5 years ago

Quantifying Protection in Disordered Proteins Using Millisecond Hydrogen Exchange-Mass Spectrometry and Peptic Reference Peptides

Quantifying Protection in Disordered Proteins Using Millisecond Hydrogen Exchange-Mass Spectrometry and Peptic Reference Peptides
Mohammed A. Al-Naqshabandi, David D. Weis
The extent and location of transient structure in intrinsically disordered proteins (IDPs) provide valuable insights into their conformational ensembles and can lead to a better understanding of coupled binding and folding. Millisecond amide hydrogen exchange (HX) can provide such information, but it is difficult to quantify the degree of transient structuring. One reason is that transiently disordered proteins undergo HX at rates only slightly slower than the rate of amide HX by an unstructured random coil, the chemical HX rate. In this work, we evaluate several different methods of obtaining an accurate model for the chemical HX rate suitable for millisecond hydrogen exchange mass spectrometry (HX-MS) analysis of disordered proteins: (1) calculations using the method of Englander [Bai, Y., et al. (1993) Proteins 17, 75–86], (2) measurement of HX in the presence of 6 M urea or 3 M guanidinium chloride, and (3) measurement of HX by peptide fragments derived directly from the proteins of interest. First, using unstructured model peptides and disordered domains of the activator for thyroid and retinoid receptors and the CREB binding protein as the model IDPs, we show that the Englander method has slight inaccuracies that lead to underestimation of the chemical exchange rate. Second, HX-MS measurements of model peptides show that HX rates are changed dramatically by high concentrations of the denaturant. Third, we find that measurements of HX by reference peptides from the proteins of interest provide the most accurate approach for quantifying the extent of transient structure in disordered proteins by millisecond HX-MS.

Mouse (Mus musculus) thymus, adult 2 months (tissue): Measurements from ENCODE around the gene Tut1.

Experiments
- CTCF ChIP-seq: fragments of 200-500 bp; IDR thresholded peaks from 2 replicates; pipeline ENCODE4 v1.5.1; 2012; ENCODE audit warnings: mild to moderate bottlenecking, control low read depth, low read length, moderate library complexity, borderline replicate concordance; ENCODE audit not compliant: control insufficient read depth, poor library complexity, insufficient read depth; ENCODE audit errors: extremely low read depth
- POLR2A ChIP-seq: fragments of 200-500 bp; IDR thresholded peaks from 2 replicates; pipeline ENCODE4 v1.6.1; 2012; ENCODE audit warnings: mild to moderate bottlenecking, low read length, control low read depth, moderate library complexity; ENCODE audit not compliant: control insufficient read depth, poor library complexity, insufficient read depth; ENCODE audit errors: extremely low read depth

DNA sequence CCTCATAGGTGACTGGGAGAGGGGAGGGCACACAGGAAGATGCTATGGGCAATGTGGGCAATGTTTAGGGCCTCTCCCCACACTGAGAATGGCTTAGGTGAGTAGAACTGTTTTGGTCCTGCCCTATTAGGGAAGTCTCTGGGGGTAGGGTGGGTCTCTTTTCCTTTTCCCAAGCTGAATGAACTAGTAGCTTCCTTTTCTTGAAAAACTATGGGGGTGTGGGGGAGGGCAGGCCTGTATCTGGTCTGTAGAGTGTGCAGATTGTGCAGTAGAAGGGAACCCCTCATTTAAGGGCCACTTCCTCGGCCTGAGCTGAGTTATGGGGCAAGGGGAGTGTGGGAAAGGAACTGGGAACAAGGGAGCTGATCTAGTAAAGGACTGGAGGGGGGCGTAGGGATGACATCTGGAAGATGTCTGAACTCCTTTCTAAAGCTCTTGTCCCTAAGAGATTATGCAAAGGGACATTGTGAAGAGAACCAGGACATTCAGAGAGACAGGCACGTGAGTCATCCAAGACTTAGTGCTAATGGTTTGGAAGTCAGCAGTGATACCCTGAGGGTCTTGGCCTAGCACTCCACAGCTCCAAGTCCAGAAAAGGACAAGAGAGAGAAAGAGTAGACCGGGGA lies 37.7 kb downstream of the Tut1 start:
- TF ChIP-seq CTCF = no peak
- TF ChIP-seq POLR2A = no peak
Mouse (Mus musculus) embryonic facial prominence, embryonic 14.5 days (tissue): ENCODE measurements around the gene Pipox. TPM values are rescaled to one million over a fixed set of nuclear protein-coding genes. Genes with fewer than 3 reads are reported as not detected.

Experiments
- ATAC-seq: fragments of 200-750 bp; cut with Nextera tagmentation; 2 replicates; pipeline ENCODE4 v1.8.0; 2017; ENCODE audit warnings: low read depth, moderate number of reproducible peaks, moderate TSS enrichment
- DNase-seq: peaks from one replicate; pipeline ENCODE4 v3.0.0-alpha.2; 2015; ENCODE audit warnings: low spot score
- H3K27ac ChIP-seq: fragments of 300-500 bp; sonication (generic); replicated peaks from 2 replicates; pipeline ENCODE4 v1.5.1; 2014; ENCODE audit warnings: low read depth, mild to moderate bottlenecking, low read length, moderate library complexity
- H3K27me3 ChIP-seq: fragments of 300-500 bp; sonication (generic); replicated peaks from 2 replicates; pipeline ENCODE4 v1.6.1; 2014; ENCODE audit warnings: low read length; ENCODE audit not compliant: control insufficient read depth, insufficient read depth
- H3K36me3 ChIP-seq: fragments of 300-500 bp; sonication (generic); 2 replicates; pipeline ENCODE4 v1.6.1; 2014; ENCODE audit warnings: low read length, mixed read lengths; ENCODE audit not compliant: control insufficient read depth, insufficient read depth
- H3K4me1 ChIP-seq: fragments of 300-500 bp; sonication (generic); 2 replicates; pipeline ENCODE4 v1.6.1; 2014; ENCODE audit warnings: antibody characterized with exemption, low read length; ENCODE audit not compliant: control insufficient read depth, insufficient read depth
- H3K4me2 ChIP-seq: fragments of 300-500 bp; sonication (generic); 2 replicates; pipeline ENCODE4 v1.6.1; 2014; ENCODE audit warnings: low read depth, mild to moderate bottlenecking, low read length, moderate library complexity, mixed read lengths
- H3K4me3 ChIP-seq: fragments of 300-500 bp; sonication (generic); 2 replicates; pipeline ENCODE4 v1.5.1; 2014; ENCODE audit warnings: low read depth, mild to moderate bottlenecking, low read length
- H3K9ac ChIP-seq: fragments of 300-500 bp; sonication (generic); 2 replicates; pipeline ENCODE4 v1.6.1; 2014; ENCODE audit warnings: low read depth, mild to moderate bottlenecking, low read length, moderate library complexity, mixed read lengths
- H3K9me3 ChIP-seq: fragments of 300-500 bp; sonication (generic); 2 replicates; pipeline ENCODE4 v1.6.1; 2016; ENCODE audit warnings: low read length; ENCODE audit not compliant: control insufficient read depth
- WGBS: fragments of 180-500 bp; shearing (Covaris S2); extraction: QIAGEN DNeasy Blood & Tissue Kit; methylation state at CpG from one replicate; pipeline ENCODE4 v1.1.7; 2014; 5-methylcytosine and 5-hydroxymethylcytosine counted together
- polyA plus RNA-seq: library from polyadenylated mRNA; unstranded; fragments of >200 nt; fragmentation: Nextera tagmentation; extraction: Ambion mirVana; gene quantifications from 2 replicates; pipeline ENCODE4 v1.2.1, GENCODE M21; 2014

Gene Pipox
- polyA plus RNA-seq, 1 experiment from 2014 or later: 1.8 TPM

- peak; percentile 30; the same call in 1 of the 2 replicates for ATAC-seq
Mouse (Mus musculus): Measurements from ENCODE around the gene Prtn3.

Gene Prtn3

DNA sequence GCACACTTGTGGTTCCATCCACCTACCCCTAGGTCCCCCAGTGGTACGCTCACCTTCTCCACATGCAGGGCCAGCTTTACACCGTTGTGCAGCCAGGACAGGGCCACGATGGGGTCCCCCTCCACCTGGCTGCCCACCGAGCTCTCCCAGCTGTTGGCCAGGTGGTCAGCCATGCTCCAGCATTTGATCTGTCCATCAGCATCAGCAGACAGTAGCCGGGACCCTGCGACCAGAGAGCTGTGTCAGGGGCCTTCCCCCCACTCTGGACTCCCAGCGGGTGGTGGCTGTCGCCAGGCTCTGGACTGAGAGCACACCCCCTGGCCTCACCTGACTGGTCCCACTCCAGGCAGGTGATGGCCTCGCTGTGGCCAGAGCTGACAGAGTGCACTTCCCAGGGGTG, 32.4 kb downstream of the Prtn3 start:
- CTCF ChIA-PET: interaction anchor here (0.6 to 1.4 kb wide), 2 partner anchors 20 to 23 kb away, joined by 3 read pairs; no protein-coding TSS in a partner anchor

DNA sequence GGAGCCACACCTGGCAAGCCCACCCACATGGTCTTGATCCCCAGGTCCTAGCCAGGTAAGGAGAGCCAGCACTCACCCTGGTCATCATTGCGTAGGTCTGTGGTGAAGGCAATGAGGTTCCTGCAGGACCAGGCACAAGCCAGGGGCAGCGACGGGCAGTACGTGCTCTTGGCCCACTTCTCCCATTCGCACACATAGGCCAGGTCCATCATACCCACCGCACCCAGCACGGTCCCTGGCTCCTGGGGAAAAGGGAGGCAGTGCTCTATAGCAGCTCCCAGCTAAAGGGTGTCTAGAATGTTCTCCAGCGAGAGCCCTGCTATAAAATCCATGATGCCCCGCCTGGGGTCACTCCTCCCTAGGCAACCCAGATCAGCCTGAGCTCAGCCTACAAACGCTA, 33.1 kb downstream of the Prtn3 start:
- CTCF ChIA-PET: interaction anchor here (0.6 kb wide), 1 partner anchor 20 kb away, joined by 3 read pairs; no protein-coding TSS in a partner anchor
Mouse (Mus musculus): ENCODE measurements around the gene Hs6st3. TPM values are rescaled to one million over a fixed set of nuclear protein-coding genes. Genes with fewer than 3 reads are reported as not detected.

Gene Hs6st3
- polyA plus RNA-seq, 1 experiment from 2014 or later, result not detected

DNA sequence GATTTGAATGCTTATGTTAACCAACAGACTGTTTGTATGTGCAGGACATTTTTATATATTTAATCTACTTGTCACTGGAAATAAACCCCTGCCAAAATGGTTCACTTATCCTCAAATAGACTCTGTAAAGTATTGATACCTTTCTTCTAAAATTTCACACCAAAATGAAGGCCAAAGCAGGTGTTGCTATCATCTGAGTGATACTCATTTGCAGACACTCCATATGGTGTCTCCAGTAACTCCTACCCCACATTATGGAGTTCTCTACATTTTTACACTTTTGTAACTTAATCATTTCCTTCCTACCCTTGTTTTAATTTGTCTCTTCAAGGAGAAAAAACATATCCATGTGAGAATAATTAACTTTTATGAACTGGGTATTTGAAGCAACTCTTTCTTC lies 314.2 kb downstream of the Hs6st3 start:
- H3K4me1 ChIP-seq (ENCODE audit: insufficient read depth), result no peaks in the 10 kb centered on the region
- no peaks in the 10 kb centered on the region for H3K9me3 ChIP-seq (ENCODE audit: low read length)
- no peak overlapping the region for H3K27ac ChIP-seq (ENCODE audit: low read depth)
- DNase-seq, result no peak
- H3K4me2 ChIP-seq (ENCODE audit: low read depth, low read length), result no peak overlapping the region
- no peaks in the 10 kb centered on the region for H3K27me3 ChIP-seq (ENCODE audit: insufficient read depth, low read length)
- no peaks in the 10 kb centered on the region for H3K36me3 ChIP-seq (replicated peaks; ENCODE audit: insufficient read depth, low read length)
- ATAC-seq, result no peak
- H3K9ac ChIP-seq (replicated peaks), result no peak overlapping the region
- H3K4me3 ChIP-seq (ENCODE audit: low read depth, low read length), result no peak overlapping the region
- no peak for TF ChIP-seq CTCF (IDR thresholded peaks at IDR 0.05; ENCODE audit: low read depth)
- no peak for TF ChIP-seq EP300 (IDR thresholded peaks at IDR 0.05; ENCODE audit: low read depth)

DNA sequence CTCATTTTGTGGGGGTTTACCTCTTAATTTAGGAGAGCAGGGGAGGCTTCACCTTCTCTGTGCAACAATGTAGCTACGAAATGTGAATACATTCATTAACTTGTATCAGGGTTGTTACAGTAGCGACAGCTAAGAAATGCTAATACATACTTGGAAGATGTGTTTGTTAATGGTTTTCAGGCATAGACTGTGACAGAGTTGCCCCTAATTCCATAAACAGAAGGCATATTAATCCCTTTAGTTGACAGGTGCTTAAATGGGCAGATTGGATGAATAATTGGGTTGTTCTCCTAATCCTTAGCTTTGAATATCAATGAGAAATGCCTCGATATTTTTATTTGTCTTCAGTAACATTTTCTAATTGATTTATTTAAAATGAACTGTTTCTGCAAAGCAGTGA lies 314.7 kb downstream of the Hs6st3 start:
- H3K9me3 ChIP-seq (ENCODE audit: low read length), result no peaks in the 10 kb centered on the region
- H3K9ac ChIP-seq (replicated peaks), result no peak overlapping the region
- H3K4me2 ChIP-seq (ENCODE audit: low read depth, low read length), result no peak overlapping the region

Publisher URL: http://dx.doi.org/10.1021/acs.biochem.6b01312

DOI: 10.1021/acs.biochem.6b01312

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